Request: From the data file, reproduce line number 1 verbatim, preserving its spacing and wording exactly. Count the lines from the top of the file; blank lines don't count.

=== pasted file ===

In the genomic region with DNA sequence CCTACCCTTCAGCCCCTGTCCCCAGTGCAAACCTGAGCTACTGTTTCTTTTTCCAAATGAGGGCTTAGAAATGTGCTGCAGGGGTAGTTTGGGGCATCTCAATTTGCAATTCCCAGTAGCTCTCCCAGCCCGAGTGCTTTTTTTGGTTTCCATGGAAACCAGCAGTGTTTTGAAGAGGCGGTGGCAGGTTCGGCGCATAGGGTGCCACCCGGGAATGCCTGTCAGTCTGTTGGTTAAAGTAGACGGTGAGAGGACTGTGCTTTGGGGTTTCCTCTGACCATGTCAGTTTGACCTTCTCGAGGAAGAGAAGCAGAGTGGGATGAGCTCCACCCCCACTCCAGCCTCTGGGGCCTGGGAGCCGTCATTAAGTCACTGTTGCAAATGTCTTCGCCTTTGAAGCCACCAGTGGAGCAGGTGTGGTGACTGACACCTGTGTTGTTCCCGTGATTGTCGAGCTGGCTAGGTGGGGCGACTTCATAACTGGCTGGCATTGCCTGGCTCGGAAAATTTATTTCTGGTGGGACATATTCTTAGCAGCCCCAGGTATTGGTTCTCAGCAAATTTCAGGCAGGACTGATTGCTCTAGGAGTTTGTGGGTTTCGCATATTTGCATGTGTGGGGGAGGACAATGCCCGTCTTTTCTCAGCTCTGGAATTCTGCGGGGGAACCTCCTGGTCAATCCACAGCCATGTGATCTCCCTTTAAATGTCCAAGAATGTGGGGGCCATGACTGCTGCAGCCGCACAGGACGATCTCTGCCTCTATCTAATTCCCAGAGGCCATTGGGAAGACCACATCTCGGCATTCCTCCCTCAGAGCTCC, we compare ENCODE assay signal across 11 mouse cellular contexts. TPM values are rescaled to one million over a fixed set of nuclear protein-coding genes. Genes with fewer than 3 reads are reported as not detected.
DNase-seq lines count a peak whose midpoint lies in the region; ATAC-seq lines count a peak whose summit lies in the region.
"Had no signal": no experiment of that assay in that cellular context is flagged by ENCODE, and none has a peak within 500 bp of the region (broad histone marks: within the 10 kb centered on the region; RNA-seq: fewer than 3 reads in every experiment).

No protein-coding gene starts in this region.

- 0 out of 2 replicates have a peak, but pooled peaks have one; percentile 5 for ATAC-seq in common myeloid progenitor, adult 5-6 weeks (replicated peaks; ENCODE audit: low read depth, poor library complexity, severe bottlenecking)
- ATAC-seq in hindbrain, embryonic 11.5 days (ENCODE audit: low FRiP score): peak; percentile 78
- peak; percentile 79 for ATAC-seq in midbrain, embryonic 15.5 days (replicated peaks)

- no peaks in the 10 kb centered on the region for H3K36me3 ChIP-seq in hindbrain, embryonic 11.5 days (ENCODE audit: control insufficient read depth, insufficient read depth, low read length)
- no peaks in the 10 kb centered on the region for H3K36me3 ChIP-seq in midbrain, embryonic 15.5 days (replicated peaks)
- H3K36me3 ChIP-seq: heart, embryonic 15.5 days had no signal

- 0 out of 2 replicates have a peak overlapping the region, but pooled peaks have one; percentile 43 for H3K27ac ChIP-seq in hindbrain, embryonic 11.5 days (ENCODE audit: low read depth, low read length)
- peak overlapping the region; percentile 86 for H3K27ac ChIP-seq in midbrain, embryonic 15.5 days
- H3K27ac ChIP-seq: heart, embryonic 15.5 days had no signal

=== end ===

In the genomic region with DNA sequence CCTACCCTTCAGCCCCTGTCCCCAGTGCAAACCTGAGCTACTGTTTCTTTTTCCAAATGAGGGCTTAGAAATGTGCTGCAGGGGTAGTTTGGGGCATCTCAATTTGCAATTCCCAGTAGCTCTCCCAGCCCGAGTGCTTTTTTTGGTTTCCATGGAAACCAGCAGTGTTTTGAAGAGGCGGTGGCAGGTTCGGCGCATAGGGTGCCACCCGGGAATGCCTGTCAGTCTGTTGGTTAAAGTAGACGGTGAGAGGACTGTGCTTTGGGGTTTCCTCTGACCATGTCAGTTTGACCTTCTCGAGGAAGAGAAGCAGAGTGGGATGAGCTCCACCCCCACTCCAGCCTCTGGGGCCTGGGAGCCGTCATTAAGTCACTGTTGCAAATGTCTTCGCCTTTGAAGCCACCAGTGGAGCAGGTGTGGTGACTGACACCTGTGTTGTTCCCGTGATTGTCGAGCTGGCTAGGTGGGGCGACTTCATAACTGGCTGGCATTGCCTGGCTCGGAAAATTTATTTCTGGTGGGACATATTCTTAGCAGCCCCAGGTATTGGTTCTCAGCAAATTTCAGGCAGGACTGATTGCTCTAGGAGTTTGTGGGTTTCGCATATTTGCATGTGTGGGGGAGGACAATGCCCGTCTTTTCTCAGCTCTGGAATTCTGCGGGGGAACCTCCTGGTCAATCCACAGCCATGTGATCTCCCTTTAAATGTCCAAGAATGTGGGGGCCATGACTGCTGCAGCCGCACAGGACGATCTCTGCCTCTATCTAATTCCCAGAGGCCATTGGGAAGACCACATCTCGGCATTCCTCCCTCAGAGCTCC, we compare ENCODE assay signal across 11 mouse cellular contexts. TPM values are rescaled to one million over a fixed set of nuclear protein-coding genes. Genes with fewer than 3 reads are reported as not detected.